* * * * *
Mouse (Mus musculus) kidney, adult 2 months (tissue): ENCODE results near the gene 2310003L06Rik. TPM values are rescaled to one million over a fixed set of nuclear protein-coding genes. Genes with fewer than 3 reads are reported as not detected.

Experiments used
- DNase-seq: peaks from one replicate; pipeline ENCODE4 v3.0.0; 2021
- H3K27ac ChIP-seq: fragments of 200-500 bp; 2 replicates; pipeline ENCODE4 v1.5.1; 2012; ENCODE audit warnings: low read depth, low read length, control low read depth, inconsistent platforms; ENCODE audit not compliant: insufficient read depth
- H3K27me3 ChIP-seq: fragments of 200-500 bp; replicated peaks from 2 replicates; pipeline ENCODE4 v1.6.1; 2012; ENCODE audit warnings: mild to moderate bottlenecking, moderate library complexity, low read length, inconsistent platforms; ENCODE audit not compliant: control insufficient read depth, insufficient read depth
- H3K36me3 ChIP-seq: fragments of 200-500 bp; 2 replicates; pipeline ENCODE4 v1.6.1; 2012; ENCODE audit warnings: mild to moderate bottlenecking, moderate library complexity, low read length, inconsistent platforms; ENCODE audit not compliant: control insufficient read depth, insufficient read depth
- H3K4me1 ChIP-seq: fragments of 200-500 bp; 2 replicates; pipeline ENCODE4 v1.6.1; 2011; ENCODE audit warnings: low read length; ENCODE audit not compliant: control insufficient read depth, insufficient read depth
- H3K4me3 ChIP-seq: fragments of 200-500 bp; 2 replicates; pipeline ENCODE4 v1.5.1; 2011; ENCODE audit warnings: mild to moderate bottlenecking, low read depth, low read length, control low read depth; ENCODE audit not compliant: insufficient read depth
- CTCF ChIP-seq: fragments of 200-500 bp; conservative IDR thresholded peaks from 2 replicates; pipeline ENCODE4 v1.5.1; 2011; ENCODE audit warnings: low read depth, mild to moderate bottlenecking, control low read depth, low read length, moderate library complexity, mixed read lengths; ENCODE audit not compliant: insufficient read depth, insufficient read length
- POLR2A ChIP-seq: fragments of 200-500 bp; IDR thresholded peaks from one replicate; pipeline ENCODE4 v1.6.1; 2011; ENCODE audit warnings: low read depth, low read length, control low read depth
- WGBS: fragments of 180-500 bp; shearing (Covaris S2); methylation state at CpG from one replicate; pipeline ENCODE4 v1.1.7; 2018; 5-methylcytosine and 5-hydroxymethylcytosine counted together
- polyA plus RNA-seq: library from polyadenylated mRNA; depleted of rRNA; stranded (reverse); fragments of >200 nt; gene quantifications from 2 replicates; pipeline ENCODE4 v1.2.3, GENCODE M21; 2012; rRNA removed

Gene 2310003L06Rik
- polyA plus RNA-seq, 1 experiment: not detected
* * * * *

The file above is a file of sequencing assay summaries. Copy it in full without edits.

Mouse (Mus musculus) kidney, adult 2 months (tissue): ENCODE results near the gene 2310003L06Rik. TPM values are rescaled to one million over a fixed set of nuclear protein-coding genes. Genes with fewer than 3 reads are reported as not detected.

Experiments used
- DNase-seq: peaks from one replicate; pipeline ENCODE4 v3.0.0; 2021
- H3K27ac ChIP-seq: fragments of 200-500 bp; 2 replicates; pipeline ENCODE4 v1.5.1; 2012; ENCODE audit warnings: low read depth, low read length, control low read depth, inconsistent platforms; ENCODE audit not compliant: insufficient read depth
- H3K27me3 ChIP-seq: fragments of 200-500 bp; replicated peaks from 2 replicates; pipeline ENCODE4 v1.6.1; 2012; ENCODE audit warnings: mild to moderate bottlenecking, moderate library complexity, low read length, inconsistent platforms; ENCODE audit not compliant: control insufficient read depth, insufficient read depth
- H3K36me3 ChIP-seq: fragments of 200-500 bp; 2 replicates; pipeline ENCODE4 v1.6.1; 2012; ENCODE audit warnings: mild to moderate bottlenecking, moderate library complexity, low read length, inconsistent platforms; ENCODE audit not compliant: control insufficient read depth, insufficient read depth
- H3K4me1 ChIP-seq: fragments of 200-500 bp; 2 replicates; pipeline ENCODE4 v1.6.1; 2011; ENCODE audit warnings: low read length; ENCODE audit not compliant: control insufficient read depth, insufficient read depth
- H3K4me3 ChIP-seq: fragments of 200-500 bp; 2 replicates; pipeline ENCODE4 v1.5.1; 2011; ENCODE audit warnings: mild to moderate bottlenecking, low read depth, low read length, control low read depth; ENCODE audit not compliant: insufficient read depth
- CTCF ChIP-seq: fragments of 200-500 bp; conservative IDR thresholded peaks from 2 replicates; pipeline ENCODE4 v1.5.1; 2011; ENCODE audit warnings: low read depth, mild to moderate bottlenecking, control low read depth, low read length, moderate library complexity, mixed read lengths; ENCODE audit not compliant: insufficient read depth, insufficient read length
- POLR2A ChIP-seq: fragments of 200-500 bp; IDR thresholded peaks from one replicate; pipeline ENCODE4 v1.6.1; 2011; ENCODE audit warnings: low read depth, low read length, control low read depth
- WGBS: fragments of 180-500 bp; shearing (Covaris S2); methylation state at CpG from one replicate; pipeline ENCODE4 v1.1.7; 2018; 5-methylcytosine and 5-hydroxymethylcytosine counted together
- polyA plus RNA-seq: library from polyadenylated mRNA; depleted of rRNA; stranded (reverse); fragments of >200 nt; gene quantifications from 2 replicates; pipeline ENCODE4 v1.2.3, GENCODE M21; 2012; rRNA removed

Gene 2310003L06Rik
- polyA plus RNA-seq, 1 experiment: not detected